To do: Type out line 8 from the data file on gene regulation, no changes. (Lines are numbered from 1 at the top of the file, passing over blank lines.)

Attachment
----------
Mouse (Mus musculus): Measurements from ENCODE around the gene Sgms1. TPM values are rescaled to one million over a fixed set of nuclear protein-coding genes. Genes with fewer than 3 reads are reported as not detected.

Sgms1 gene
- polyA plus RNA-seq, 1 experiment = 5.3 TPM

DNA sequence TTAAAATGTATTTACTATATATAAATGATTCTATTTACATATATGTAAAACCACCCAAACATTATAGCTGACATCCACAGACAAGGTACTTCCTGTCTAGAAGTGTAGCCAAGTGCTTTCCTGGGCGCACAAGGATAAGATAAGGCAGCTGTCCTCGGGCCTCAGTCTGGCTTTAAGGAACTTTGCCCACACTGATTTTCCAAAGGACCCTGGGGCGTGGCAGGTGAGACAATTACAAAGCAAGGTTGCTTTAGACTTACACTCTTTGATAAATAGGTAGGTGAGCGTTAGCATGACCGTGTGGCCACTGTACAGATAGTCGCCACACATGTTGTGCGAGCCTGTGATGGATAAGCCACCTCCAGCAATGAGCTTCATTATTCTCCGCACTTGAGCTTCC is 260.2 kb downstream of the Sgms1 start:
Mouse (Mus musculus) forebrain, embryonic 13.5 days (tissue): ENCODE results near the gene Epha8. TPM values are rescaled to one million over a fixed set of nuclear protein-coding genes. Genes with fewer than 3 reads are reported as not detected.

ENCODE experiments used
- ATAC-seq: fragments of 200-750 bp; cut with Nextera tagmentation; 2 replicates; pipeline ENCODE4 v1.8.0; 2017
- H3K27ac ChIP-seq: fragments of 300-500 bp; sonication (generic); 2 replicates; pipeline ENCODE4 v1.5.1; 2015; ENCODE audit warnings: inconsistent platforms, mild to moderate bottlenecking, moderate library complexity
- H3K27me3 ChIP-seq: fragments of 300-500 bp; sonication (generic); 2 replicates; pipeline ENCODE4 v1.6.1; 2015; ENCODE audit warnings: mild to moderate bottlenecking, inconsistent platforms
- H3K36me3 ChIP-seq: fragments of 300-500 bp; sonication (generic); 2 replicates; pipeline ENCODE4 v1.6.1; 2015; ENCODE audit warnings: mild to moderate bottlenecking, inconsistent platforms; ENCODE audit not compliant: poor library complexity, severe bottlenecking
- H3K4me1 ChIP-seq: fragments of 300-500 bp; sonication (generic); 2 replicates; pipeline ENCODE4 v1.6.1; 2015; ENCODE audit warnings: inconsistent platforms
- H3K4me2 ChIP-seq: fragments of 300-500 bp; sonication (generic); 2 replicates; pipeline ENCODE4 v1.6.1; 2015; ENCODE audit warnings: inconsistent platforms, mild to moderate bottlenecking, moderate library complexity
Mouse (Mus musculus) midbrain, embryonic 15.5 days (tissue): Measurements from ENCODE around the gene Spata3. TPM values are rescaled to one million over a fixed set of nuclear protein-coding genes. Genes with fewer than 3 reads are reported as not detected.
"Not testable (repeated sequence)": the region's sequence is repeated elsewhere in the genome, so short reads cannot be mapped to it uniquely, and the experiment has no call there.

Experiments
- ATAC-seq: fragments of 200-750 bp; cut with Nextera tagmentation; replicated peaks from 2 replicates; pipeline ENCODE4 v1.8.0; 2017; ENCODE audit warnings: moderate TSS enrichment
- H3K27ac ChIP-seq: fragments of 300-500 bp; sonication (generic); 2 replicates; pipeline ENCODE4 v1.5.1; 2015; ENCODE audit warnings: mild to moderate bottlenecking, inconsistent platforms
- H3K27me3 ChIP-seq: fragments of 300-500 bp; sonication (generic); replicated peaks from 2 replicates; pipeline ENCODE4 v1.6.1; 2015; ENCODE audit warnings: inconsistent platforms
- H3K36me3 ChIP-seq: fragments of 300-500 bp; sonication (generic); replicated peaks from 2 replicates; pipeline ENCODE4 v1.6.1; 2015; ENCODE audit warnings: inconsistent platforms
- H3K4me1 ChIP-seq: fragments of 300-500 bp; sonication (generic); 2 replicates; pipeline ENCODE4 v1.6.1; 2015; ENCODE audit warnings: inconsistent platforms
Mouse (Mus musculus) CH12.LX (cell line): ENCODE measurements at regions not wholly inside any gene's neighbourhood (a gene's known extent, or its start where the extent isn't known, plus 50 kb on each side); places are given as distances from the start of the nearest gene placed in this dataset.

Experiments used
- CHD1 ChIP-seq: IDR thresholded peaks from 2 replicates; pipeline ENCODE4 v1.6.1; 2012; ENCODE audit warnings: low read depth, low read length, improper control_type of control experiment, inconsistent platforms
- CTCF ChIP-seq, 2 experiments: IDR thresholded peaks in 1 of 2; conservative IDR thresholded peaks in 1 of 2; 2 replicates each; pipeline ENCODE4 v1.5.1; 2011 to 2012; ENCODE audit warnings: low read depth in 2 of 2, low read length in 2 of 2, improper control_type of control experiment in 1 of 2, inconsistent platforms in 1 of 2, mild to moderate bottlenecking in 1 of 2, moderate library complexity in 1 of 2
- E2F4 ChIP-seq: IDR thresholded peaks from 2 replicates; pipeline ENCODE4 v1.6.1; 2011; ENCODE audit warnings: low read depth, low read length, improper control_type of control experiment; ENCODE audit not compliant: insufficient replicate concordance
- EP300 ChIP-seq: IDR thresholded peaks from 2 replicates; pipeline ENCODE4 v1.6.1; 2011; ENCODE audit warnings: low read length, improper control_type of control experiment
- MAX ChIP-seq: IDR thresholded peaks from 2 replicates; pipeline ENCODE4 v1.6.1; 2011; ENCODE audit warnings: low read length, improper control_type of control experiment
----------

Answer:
- H3K27ac ChIP-seq: fragments of 300-500 bp; sonication (generic); 2 replicates; pipeline ENCODE4 v1.5.1; 2015; ENCODE audit warnings: inconsistent platforms, mild to moderate bottlenecking, moderate library complexity